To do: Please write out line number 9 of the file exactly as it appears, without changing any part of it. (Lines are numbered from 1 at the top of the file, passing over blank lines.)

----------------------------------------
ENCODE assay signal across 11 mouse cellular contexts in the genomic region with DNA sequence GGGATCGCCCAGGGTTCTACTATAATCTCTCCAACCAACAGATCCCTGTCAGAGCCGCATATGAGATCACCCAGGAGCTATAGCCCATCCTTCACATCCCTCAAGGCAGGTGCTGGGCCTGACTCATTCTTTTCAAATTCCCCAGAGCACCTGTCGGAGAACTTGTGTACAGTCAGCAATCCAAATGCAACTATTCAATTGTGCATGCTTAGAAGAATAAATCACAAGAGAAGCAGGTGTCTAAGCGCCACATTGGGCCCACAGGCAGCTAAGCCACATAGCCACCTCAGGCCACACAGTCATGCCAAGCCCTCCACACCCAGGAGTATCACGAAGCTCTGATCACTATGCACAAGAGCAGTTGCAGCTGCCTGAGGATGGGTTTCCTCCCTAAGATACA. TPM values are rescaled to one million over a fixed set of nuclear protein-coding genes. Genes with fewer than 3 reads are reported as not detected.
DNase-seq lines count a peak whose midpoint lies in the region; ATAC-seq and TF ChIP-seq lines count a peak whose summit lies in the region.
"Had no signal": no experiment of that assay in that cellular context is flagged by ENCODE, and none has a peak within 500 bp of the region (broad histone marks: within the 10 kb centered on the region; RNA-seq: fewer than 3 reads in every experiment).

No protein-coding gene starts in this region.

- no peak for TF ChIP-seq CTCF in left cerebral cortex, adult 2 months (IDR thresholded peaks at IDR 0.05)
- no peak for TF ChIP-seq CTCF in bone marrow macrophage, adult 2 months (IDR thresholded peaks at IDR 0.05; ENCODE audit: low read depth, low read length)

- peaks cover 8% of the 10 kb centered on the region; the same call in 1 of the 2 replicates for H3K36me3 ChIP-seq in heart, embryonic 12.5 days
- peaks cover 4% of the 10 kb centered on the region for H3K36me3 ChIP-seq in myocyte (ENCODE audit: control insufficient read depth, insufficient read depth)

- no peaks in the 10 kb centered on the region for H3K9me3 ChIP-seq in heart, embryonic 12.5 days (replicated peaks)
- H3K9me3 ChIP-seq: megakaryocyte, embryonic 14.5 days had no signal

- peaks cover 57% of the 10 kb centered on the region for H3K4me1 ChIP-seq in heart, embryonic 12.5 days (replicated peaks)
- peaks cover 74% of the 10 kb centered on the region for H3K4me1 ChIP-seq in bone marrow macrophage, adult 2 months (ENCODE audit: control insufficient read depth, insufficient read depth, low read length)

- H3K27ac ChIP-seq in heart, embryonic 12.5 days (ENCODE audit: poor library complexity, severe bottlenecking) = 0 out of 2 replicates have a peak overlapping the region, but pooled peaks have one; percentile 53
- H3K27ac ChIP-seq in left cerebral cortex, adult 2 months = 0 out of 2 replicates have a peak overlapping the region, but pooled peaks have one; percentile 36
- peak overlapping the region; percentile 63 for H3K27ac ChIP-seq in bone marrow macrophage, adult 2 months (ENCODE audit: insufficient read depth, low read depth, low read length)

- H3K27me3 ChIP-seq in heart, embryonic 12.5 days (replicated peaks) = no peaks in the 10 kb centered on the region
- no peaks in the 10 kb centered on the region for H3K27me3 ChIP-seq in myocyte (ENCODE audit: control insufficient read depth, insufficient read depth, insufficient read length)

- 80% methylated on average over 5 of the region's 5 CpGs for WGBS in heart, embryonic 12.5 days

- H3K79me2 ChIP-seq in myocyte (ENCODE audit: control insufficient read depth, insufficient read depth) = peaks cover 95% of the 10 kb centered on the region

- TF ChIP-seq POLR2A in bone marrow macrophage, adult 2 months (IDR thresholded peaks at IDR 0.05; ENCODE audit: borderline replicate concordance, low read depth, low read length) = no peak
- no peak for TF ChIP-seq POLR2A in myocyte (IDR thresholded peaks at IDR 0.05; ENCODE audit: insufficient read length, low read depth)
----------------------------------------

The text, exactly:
- no peaks in the 10 kb centered on the region for H3K9me3 ChIP-seq in heart, embryonic 12.5 days (replicated peaks)